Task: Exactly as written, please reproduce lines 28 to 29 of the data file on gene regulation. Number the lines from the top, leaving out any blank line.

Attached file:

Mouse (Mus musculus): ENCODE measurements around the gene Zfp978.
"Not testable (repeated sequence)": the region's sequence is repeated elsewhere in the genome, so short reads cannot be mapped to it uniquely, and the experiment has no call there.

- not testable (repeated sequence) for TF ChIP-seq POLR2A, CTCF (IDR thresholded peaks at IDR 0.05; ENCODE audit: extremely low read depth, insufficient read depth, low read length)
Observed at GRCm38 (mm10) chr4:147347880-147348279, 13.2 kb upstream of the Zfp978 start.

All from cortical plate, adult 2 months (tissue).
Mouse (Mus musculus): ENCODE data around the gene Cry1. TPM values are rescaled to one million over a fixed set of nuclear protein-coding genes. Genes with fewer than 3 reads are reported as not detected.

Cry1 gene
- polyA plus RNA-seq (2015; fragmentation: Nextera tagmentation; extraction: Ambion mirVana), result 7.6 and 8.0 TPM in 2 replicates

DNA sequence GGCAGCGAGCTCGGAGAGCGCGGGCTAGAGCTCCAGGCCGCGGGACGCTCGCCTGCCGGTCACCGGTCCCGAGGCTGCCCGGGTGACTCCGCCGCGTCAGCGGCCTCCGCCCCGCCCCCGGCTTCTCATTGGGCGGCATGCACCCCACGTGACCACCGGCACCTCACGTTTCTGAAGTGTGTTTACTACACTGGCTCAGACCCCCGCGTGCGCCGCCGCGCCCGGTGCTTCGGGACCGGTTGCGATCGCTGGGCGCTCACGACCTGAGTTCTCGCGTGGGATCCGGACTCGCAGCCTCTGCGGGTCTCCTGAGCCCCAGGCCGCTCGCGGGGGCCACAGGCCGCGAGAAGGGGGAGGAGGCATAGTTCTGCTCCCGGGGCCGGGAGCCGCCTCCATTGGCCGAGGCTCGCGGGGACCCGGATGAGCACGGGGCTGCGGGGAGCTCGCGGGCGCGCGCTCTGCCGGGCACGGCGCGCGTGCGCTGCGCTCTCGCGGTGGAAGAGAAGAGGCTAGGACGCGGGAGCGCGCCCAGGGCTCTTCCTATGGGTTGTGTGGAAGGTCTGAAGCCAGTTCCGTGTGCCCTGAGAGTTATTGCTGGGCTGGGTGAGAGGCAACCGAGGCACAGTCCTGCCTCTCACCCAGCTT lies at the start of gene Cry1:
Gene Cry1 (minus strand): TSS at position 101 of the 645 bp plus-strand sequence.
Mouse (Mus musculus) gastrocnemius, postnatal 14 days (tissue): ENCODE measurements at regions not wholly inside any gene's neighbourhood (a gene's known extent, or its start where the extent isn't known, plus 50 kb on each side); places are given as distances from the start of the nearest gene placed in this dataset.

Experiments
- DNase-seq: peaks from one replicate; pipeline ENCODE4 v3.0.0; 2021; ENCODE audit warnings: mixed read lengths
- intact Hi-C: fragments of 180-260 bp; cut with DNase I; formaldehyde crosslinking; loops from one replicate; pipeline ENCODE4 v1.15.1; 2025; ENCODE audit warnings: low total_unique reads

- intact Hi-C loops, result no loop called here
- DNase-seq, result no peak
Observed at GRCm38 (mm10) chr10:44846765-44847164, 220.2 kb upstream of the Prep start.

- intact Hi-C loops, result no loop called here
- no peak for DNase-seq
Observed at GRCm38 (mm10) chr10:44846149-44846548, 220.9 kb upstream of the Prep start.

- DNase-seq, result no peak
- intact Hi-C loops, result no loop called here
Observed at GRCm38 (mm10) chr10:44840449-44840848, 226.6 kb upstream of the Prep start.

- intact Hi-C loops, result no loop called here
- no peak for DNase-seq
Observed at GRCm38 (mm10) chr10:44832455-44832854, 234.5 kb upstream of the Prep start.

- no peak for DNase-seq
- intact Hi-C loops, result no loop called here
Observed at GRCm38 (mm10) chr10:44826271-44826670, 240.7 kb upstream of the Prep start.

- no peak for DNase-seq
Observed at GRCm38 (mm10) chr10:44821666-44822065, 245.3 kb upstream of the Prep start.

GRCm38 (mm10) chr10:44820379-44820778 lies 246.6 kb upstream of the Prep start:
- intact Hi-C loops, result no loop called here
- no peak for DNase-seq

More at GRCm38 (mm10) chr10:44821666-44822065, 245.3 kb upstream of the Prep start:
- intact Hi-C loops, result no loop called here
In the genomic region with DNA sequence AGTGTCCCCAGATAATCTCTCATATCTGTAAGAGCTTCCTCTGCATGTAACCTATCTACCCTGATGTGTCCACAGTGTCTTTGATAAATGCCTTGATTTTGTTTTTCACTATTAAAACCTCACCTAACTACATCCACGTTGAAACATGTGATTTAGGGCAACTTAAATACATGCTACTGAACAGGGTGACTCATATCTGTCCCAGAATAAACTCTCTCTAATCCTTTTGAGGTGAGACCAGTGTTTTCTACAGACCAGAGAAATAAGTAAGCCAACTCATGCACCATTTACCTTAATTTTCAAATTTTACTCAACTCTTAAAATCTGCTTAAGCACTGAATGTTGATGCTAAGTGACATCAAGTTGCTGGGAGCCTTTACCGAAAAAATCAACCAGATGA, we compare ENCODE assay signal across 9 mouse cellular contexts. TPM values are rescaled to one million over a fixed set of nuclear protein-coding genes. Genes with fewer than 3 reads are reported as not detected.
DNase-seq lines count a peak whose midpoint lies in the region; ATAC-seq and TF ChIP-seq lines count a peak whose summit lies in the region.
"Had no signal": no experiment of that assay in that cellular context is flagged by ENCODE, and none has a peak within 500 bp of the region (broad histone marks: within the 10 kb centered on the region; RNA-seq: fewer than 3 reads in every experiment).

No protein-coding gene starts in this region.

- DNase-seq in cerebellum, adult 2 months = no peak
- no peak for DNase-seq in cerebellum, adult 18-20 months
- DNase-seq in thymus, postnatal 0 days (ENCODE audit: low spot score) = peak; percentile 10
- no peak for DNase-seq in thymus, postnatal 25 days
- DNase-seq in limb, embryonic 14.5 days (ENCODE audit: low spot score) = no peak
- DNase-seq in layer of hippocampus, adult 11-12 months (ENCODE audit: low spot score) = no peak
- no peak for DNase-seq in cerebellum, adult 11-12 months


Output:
- intact Hi-C loops, result no loop called here
Observed at GRCm38 (mm10) chr10:44826271-44826670, 240.7 kb upstream of the Prep start.